We can’t catch a break, can we? Pandemics, economic tremors and now a stuck container ship. But I have to admit I found this latest crisis amusing. That’s the kind of person the pandemic’s made me.
A new Suez crisis
I’m sure you’ve all heard about it by now – a container ship (one of the largest in operation globally, no less) got stuck in the Suez Canal and it might take weeks to unstick it. You have to appreciate the universe’s sense of humour.
Consequences of the crisis so far include traffic diversion to other routes, higher oil prices and billions of dollars in losses for, I imagine, everyone along the supply chain. The reasons I’m enjoying this particular crisis are that one, nobody got hurt and two, the little people who make the products container ships carry have been paid for their work, so they won’t suffer, at least not immediately.
Insurers, I imagine, will suffer some losses but I’m trying and failing to find a situation in which I would feel sympathy for an insurance firm. I’m not happy about the price of oil, I can tell you this right away, but if there’s one thing I’ve learned over the past ten years, it’s that prices never stay the same for very long.
The arrogant bunch
I keep swearing I’d never write about politics in this blog and people keep throwing their arrogance in my face, tempting me. Most of the time, I can resist the temptation but today I couldn’t. Not after a deeply confused individual condemned gas stoves as climate wreckers and couldn’t we all just cook with electricity.
You know, one reason many nations are less than happy with the collective West is that the West tends to project itself on those nations and yes, I am aware I’m making a gross generalisation. This is exactly what that deeply confused individual did: he assumed that just like most Americans have easy access to electricity, so does the rest of the world. But it doesn’t.
The reason this piece of crap got to me was this arrogant assumption. I’ve been reading (and writing) about hundreds of millions of people who have zero access to electricity and who are forced to cook with whatever combustible material there is around. Gas stoves are a step up from this. So, if anyone thinks it’s just a matter of choice what to cook with, they’re profoundly wrong. End of impassioned political rant.
The four-hour journey
I’m writing this blog at 11:07 am on Saturday morning. We’re going to the country house today and I’m waiting for everyone to be ready. If we had Harry Potter-style names in our house, I’d be She Who Shall Never Move Slowly and Big C. would be He Who Should Not Be Rushed. Little C. could be anything she wants to be because that’s the kind of perfect parents we are.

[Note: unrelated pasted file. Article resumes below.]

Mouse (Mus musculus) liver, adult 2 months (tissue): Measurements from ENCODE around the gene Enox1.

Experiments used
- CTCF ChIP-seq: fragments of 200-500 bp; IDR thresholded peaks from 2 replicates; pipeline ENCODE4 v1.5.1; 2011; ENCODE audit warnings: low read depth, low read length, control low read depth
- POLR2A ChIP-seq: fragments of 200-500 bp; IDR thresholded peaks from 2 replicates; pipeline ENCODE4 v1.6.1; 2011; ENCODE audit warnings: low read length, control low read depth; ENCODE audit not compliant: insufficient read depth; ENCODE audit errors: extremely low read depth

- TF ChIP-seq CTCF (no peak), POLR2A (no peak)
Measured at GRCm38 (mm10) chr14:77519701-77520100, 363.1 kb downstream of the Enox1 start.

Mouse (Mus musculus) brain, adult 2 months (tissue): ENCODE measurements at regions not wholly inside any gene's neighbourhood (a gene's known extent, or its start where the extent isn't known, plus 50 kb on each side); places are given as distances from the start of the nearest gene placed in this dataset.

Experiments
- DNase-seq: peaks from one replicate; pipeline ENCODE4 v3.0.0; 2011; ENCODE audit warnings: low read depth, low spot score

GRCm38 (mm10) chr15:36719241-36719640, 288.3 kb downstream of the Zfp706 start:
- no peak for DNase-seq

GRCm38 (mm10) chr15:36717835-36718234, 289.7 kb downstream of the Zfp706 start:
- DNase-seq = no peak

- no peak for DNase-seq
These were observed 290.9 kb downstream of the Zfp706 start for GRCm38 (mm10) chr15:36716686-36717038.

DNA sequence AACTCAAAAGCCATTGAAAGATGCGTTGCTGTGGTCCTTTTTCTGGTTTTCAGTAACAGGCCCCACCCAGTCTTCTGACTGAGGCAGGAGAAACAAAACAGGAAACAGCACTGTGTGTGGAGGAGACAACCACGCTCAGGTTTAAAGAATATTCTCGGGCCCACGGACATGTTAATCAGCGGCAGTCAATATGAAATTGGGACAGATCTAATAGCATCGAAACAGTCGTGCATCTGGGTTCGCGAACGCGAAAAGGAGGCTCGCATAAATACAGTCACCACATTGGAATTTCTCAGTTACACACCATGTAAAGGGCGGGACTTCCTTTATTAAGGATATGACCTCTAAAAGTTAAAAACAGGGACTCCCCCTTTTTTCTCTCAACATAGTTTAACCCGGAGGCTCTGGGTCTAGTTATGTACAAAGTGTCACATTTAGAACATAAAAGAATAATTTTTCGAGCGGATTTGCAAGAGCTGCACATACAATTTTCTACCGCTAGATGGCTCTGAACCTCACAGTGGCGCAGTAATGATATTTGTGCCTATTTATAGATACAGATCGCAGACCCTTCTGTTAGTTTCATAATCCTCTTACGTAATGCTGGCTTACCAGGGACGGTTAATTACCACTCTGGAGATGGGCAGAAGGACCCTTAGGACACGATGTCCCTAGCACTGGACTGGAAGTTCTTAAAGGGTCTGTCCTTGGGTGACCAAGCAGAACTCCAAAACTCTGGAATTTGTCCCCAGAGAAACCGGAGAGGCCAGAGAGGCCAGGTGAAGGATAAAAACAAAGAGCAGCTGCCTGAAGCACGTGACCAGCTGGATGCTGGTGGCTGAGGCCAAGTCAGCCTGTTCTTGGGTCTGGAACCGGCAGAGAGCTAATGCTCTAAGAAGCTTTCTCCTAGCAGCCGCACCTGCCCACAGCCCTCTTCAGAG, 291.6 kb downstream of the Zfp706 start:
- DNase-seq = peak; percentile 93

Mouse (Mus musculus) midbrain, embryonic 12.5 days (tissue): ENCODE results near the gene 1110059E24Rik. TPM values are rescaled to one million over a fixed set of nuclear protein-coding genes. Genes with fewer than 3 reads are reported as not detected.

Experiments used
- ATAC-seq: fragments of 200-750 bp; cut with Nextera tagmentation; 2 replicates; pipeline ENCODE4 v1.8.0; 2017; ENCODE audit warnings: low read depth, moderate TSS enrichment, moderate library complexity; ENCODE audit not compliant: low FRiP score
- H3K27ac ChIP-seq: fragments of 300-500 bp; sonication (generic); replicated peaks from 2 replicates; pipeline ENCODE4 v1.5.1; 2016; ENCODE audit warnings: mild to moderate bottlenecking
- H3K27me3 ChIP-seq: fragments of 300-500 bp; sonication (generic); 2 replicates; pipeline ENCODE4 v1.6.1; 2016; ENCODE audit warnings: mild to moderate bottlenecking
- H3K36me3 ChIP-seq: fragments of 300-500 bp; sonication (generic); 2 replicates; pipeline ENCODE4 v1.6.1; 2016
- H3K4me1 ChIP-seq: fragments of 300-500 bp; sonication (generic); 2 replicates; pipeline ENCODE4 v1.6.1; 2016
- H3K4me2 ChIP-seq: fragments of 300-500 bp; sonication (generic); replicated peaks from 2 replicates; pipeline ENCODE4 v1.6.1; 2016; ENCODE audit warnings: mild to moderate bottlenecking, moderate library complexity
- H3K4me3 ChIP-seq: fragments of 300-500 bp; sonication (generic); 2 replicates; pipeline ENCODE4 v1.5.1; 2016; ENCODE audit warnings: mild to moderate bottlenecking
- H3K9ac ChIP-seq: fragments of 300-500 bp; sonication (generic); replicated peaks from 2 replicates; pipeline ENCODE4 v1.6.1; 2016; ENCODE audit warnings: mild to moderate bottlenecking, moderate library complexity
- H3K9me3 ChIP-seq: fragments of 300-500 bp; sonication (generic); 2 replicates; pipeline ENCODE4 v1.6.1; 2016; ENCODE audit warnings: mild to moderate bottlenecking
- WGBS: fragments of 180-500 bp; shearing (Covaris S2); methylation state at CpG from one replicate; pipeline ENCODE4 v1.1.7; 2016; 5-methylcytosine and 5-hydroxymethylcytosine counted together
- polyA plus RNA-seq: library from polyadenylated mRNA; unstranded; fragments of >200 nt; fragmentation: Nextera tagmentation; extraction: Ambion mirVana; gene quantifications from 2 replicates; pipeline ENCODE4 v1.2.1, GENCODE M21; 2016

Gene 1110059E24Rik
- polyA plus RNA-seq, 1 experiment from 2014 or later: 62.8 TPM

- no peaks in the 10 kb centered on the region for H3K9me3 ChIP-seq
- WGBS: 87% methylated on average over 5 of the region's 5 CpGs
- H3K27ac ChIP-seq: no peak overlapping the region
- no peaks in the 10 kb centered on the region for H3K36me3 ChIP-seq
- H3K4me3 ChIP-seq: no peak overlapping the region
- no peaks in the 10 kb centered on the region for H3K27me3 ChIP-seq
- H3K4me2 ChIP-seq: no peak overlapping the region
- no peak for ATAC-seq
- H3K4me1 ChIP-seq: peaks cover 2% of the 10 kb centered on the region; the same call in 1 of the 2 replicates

Anyway, because of HWSNBR, it normally takes us as long to prepare for leaving the house as it takes us to get to the village, which is about 230 km from Sofia. There have been clashes of strong wills but, over time, we settled our differences. He can’t slow me down and I can’t rush him, and we respect each other’s flaws as best we can.
This is why I’m writing this blog while he inspects the house and starts taking luggage to the car (as if we’re moving house, honestly, and we are not).
Meticulousness is one of the qualities I lack and tend to appreciate it in other people, except in circumstances that don’t call for being meticulous. Alas, one of the things I’ve learned during the past 21 years is that it’s not an on-demand quality, exactly like my rashness. You can’t only be meticulous in one situation and switch to carefree rashness in another. What you can do is tone it down, however.
I’ve taken pains to learn to be less rash and he’s taken pains to learn to load some of the luggage from the previous day to save time on the Day of the Journey. What luggage, you ask, if we’re not moving house? Tools, mostly, handyman’s tools that HWSNBR doesn’t want to keep at the country house because of burglars. Some clothes, because try as we might there’s always some reason for moving clothes from here to there.
Then there’s the house plant watering ritual, the loading of the food, and the final inspection. With that done, we’re all ready to go, after a quick moment of silence while HWSNBR contemplates the possibility that we may have forgotten something, such as maybe international passports or a pony.
It is now 11:17 and the house plant watering ritual has begun. I’ll go pack whatever food’s not packed yet before settling for the wait.
P.S. Sunday noon. We arrived at 4:30 pm because of road repairs and a lunch stop/cat walk.
This being my blog and all, it’s the place I feel most comfortable peddling my writing, so if you’re in the mood for some dragons and vampires, or mysterious vanishing planes, try The Lamiastriga (which you can’t read for free on this blog) or Sky High (which you can read for free on this blog or on Kobo).